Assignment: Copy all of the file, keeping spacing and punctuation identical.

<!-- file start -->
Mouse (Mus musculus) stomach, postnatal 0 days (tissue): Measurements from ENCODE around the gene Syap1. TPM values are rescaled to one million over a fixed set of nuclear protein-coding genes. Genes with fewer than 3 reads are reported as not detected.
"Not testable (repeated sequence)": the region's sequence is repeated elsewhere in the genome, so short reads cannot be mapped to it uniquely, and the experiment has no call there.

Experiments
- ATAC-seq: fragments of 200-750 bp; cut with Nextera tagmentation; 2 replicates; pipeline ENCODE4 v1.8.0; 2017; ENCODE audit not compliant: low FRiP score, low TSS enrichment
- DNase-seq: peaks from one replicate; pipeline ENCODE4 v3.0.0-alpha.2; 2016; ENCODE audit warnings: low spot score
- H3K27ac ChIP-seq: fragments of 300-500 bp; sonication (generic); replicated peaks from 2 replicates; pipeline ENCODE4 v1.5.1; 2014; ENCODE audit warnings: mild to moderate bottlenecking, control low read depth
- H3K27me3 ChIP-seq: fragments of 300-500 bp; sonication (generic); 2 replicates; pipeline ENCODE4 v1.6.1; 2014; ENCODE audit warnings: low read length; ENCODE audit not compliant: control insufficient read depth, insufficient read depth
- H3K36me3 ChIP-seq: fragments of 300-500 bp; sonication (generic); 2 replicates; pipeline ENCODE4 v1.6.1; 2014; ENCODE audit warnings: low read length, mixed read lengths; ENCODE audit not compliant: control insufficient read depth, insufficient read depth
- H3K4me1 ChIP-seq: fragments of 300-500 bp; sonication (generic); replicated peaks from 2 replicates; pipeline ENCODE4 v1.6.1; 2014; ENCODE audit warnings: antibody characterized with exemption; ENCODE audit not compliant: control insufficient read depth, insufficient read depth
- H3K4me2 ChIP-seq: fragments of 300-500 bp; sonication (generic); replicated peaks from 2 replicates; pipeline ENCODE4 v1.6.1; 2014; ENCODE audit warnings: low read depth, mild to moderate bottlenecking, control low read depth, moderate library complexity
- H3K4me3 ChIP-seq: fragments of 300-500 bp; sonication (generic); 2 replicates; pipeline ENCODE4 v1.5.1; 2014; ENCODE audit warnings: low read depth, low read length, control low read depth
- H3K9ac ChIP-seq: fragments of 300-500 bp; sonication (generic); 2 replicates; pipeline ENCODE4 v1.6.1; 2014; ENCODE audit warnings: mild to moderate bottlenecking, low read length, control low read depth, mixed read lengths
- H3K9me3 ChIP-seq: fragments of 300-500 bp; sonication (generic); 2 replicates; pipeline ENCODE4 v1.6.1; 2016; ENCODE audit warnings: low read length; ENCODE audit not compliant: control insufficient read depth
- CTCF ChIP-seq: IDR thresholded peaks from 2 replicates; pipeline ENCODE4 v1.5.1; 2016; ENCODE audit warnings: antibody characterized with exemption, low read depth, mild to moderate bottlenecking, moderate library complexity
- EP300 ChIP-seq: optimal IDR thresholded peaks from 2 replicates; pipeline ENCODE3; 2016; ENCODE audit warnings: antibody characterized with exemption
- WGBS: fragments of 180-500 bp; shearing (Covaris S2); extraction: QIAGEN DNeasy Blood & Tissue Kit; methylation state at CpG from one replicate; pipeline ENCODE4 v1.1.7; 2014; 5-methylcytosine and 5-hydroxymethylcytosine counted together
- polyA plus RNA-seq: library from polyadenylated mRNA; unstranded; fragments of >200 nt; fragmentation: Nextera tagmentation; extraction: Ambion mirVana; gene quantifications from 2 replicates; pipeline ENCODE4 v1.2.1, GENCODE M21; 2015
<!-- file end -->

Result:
Mouse (Mus musculus) stomach, postnatal 0 days (tissue): Measurements from ENCODE around the gene Syap1. TPM values are rescaled to one million over a fixed set of nuclear protein-coding genes. Genes with fewer than 3 reads are reported as not detected.
"Not testable (repeated sequence)": the region's sequence is repeated elsewhere in the genome, so short reads cannot be mapped to it uniquely, and the experiment has no call there.

Experiments
- ATAC-seq: fragments of 200-750 bp; cut with Nextera tagmentation; 2 replicates; pipeline ENCODE4 v1.8.0; 2017; ENCODE audit not compliant: low FRiP score, low TSS enrichment
- DNase-seq: peaks from one replicate; pipeline ENCODE4 v3.0.0-alpha.2; 2016; ENCODE audit warnings: low spot score
- H3K27ac ChIP-seq: fragments of 300-500 bp; sonication (generic); replicated peaks from 2 replicates; pipeline ENCODE4 v1.5.1; 2014; ENCODE audit warnings: mild to moderate bottlenecking, control low read depth
- H3K27me3 ChIP-seq: fragments of 300-500 bp; sonication (generic); 2 replicates; pipeline ENCODE4 v1.6.1; 2014; ENCODE audit warnings: low read length; ENCODE audit not compliant: control insufficient read depth, insufficient read depth
- H3K36me3 ChIP-seq: fragments of 300-500 bp; sonication (generic); 2 replicates; pipeline ENCODE4 v1.6.1; 2014; ENCODE audit warnings: low read length, mixed read lengths; ENCODE audit not compliant: control insufficient read depth, insufficient read depth
- H3K4me1 ChIP-seq: fragments of 300-500 bp; sonication (generic); replicated peaks from 2 replicates; pipeline ENCODE4 v1.6.1; 2014; ENCODE audit warnings: antibody characterized with exemption; ENCODE audit not compliant: control insufficient read depth, insufficient read depth
- H3K4me2 ChIP-seq: fragments of 300-500 bp; sonication (generic); replicated peaks from 2 replicates; pipeline ENCODE4 v1.6.1; 2014; ENCODE audit warnings: low read depth, mild to moderate bottlenecking, control low read depth, moderate library complexity
- H3K4me3 ChIP-seq: fragments of 300-500 bp; sonication (generic); 2 replicates; pipeline ENCODE4 v1.5.1; 2014; ENCODE audit warnings: low read depth, low read length, control low read depth
- H3K9ac ChIP-seq: fragments of 300-500 bp; sonication (generic); 2 replicates; pipeline ENCODE4 v1.6.1; 2014; ENCODE audit warnings: mild to moderate bottlenecking, low read length, control low read depth, mixed read lengths
- H3K9me3 ChIP-seq: fragments of 300-500 bp; sonication (generic); 2 replicates; pipeline ENCODE4 v1.6.1; 2016; ENCODE audit warnings: low read length; ENCODE audit not compliant: control insufficient read depth
- CTCF ChIP-seq: IDR thresholded peaks from 2 replicates; pipeline ENCODE4 v1.5.1; 2016; ENCODE audit warnings: antibody characterized with exemption, low read depth, mild to moderate bottlenecking, moderate library complexity
- EP300 ChIP-seq: optimal IDR thresholded peaks from 2 replicates; pipeline ENCODE3; 2016; ENCODE audit warnings: antibody characterized with exemption
- WGBS: fragments of 180-500 bp; shearing (Covaris S2); extraction: QIAGEN DNeasy Blood & Tissue Kit; methylation state at CpG from one replicate; pipeline ENCODE4 v1.1.7; 2014; 5-methylcytosine and 5-hydroxymethylcytosine counted together
- polyA plus RNA-seq: library from polyadenylated mRNA; unstranded; fragments of >200 nt; fragmentation: Nextera tagmentation; extraction: Ambion mirVana; gene quantifications from 2 replicates; pipeline ENCODE4 v1.2.1, GENCODE M21; 2015